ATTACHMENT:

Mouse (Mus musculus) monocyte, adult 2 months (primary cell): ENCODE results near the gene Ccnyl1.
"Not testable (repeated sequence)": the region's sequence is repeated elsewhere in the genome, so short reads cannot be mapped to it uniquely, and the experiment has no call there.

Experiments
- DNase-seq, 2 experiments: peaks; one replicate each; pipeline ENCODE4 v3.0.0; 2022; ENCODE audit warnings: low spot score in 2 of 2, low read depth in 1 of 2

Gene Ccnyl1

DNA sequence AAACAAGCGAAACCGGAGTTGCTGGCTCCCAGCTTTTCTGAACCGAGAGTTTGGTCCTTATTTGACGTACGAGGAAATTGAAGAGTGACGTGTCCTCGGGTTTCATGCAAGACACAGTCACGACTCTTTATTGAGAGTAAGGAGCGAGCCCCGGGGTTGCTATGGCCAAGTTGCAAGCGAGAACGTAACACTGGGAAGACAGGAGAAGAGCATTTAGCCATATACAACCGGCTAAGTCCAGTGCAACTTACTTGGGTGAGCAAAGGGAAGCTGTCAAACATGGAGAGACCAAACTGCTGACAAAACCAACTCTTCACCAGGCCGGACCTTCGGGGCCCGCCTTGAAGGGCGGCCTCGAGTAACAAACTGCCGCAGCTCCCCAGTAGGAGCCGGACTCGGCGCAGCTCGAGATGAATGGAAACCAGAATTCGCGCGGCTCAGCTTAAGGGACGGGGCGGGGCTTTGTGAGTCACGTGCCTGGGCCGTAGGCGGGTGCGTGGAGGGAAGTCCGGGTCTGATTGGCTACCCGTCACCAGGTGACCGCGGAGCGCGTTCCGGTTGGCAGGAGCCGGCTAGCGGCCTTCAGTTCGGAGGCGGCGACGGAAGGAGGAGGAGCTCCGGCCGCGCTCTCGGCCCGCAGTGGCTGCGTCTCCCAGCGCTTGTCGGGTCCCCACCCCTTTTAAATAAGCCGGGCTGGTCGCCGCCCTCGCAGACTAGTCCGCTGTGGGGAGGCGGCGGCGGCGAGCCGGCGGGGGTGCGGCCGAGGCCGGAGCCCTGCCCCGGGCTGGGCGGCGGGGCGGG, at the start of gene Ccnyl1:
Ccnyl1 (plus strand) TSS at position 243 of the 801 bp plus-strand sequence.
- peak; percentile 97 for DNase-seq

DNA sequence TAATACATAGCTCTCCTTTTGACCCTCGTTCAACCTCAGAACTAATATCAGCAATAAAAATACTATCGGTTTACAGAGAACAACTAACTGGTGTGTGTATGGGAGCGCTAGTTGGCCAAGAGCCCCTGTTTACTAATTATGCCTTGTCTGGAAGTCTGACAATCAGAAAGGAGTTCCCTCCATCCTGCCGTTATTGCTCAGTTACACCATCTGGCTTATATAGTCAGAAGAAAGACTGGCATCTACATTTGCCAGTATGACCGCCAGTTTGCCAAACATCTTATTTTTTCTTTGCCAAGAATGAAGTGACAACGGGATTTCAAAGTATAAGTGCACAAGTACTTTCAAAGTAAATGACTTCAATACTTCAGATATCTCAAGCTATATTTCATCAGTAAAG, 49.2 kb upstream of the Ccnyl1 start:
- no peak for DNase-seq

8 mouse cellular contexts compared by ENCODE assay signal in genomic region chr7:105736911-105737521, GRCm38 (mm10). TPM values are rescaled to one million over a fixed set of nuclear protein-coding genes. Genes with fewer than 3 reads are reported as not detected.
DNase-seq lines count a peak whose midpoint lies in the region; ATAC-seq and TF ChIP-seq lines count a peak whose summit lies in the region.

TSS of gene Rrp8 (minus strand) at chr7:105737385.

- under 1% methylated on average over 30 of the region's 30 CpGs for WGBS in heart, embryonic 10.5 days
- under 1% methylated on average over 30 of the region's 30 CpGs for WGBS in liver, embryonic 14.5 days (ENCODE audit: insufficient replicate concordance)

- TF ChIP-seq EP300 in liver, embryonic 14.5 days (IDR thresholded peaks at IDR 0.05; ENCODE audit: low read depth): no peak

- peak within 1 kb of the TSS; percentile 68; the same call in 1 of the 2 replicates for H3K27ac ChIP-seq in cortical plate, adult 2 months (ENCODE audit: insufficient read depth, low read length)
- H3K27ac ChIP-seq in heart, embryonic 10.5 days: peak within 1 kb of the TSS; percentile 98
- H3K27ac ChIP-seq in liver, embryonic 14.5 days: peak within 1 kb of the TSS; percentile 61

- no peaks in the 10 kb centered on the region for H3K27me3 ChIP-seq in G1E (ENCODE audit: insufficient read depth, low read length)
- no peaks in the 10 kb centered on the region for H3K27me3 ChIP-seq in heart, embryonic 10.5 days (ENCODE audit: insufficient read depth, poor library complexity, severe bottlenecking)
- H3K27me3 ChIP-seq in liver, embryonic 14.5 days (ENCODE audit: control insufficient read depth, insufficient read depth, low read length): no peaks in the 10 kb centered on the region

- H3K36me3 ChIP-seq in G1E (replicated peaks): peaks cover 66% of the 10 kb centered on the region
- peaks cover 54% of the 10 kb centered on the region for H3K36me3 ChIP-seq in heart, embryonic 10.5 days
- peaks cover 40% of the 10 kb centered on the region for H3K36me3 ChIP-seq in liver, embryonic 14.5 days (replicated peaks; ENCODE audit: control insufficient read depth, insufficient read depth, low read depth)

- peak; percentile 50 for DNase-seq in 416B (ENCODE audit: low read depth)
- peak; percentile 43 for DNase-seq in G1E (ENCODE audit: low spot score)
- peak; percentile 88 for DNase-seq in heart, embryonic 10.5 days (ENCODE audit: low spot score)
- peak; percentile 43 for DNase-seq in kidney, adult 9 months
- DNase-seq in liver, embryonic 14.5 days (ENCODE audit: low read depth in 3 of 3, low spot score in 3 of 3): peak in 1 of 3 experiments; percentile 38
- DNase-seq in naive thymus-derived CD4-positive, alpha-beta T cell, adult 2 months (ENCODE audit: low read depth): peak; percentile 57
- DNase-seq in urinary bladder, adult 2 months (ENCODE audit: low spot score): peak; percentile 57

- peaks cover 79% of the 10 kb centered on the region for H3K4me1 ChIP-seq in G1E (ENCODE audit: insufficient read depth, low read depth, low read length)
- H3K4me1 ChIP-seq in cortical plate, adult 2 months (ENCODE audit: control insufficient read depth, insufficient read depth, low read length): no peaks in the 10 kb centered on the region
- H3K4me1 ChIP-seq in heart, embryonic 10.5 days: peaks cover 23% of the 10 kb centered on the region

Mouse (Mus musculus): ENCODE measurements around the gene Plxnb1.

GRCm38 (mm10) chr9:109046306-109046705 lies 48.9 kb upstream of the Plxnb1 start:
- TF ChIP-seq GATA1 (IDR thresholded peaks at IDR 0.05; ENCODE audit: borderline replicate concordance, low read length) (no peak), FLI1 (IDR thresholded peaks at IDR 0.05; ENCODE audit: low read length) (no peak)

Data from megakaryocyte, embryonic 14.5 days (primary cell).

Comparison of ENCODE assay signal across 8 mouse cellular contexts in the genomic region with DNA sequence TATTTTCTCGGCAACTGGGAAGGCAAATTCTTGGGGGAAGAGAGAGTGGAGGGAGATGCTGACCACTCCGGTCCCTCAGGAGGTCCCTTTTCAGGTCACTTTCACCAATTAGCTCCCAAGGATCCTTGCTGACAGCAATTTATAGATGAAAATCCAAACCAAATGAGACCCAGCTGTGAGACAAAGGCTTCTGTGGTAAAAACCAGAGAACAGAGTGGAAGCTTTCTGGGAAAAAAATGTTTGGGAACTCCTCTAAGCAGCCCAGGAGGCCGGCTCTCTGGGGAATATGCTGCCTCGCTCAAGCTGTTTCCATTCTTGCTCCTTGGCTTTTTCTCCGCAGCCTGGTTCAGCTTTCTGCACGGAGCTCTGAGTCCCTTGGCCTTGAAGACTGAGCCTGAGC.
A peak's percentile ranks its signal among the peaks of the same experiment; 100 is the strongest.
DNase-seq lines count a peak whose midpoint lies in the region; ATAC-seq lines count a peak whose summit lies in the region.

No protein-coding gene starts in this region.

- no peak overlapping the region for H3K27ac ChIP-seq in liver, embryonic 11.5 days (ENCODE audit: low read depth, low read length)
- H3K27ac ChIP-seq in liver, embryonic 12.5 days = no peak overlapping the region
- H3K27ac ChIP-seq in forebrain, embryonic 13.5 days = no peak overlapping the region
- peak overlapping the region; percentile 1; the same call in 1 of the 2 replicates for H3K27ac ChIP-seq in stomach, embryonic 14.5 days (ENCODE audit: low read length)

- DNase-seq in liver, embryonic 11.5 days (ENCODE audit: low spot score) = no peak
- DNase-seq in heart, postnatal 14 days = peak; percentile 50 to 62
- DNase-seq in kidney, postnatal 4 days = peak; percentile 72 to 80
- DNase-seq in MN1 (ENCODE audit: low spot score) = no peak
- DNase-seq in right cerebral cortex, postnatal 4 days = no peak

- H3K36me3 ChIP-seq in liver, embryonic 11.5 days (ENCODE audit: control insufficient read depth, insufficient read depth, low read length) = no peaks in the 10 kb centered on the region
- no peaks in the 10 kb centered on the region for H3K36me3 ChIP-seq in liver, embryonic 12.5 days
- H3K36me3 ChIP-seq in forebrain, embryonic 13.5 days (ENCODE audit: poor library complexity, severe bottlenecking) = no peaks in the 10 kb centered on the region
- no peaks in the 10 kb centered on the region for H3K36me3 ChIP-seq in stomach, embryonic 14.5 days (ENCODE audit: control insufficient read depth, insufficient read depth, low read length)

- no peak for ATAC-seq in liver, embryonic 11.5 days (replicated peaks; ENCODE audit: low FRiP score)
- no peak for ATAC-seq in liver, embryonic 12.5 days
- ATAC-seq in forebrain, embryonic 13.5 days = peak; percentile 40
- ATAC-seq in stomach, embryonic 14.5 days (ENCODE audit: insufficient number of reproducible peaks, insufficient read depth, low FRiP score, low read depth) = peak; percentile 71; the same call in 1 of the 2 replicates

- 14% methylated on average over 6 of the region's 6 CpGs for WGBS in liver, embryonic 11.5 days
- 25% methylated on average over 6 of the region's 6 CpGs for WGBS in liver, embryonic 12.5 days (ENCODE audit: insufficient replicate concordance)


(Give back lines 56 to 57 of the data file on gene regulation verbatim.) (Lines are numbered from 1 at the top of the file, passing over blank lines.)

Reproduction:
- no peaks in the 10 kb centered on the region for H3K36me3 ChIP-seq in stomach, embryonic 14.5 days (ENCODE audit: control insufficient read depth, insufficient read depth, low read length)

- no peak for ATAC-seq in liver, embryonic 11.5 days (replicated peaks; ENCODE audit: low FRiP score)